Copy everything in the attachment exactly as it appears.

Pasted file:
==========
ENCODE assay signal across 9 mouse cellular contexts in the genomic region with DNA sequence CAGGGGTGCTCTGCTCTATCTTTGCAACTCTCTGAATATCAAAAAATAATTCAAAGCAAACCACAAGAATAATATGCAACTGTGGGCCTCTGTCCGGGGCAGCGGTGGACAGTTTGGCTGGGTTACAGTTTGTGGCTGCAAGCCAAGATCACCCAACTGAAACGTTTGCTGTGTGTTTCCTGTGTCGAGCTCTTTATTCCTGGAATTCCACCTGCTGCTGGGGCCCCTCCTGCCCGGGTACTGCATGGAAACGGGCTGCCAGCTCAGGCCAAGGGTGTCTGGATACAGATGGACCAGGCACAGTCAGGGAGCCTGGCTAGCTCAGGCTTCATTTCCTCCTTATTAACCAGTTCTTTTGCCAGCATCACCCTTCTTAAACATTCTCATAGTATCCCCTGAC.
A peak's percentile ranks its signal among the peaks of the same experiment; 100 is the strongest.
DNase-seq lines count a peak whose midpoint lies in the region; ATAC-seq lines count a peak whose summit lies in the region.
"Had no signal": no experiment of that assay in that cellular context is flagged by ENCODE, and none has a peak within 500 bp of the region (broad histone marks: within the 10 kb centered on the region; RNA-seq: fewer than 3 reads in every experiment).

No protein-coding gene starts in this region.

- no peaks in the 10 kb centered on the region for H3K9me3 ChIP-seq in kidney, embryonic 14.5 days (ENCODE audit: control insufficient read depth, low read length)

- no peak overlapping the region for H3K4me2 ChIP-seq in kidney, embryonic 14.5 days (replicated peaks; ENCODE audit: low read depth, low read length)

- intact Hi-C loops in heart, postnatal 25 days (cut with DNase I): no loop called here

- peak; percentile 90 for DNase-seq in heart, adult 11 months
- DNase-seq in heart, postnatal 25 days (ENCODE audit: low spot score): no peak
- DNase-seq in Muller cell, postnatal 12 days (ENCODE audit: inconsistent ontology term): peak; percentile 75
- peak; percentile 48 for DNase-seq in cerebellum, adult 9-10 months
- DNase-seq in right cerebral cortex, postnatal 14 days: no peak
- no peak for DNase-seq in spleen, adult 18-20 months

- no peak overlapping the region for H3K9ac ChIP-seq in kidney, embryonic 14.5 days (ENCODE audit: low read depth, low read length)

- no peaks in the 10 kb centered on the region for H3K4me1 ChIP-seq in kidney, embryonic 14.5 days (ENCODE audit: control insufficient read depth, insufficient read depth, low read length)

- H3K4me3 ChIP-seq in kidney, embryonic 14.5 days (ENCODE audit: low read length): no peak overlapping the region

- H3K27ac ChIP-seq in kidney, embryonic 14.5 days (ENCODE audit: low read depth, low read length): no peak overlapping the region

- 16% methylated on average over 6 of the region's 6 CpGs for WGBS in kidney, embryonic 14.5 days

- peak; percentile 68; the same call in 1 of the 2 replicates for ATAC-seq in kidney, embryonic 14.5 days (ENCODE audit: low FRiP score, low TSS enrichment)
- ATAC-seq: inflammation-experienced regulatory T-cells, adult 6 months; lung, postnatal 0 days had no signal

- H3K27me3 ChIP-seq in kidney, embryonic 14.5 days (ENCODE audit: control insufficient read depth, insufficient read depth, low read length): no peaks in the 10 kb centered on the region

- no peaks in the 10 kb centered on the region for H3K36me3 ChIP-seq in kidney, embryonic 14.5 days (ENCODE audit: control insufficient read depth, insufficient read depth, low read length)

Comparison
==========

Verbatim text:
ENCODE assay signal across 9 mouse cellular contexts in the genomic region with DNA sequence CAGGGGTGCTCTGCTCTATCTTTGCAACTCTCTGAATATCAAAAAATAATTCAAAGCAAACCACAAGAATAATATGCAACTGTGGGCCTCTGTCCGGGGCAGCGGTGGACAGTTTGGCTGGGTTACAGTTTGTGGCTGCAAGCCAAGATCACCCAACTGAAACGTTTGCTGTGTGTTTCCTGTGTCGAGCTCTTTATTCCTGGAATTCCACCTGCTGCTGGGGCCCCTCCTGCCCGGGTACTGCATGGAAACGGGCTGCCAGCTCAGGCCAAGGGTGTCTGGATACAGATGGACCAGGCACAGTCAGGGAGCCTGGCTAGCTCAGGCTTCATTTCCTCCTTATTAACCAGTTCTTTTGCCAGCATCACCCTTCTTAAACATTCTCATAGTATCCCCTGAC.
A peak's percentile ranks its signal among the peaks of the same experiment; 100 is the strongest.
DNase-seq lines count a peak whose midpoint lies in the region; ATAC-seq lines count a peak whose summit lies in the region.
"Had no signal": no experiment of that assay in that cellular context is flagged by ENCODE, and none has a peak within 500 bp of the region (broad histone marks: within the 10 kb centered on the region; RNA-seq: fewer than 3 reads in every experiment).

No protein-coding gene starts in this region.

- no peaks in the 10 kb centered on the region for H3K9me3 ChIP-seq in kidney, embryonic 14.5 days (ENCODE audit: control insufficient read depth, low read length)

- no peak overlapping the region for H3K4me2 ChIP-seq in kidney, embryonic 14.5 days (replicated peaks; ENCODE audit: low read depth, low read length)

- intact Hi-C loops in heart, postnatal 25 days (cut with DNase I): no loop called here

- peak; percentile 90 for DNase-seq in heart, adult 11 months
- DNase-seq in heart, postnatal 25 days (ENCODE audit: low spot score): no peak
- DNase-seq in Muller cell, postnatal 12 days (ENCODE audit: inconsistent ontology term): peak; percentile 75
- peak; percentile 48 for DNase-seq in cerebellum, adult 9-10 months
- DNase-seq in right cerebral cortex, postnatal 14 days: no peak
- no peak for DNase-seq in spleen, adult 18-20 months

- no peak overlapping the region for H3K9ac ChIP-seq in kidney, embryonic 14.5 days (ENCODE audit: low read depth, low read length)

- no peaks in the 10 kb centered on the region for H3K4me1 ChIP-seq in kidney, embryonic 14.5 days (ENCODE audit: control insufficient read depth, insufficient read depth, low read length)

- H3K4me3 ChIP-seq in kidney, embryonic 14.5 days (ENCODE audit: low read length): no peak overlapping the region

- H3K27ac ChIP-seq in kidney, embryonic 14.5 days (ENCODE audit: low read depth, low read length): no peak overlapping the region

- 16% methylated on average over 6 of the region's 6 CpGs for WGBS in kidney, embryonic 14.5 days

- peak; percentile 68; the same call in 1 of the 2 replicates for ATAC-seq in kidney, embryonic 14.5 days (ENCODE audit: low FRiP score, low TSS enrichment)
- ATAC-seq: inflammation-experienced regulatory T-cells, adult 6 months; lung, postnatal 0 days had no signal

- H3K27me3 ChIP-seq in kidney, embryonic 14.5 days (ENCODE audit: control insufficient read depth, insufficient read depth, low read length): no peaks in the 10 kb centered on the region

- no peaks in the 10 kb centered on the region for H3K36me3 ChIP-seq in kidney, embryonic 14.5 days (ENCODE audit: control insufficient read depth, insufficient read depth, low read length)

Comparison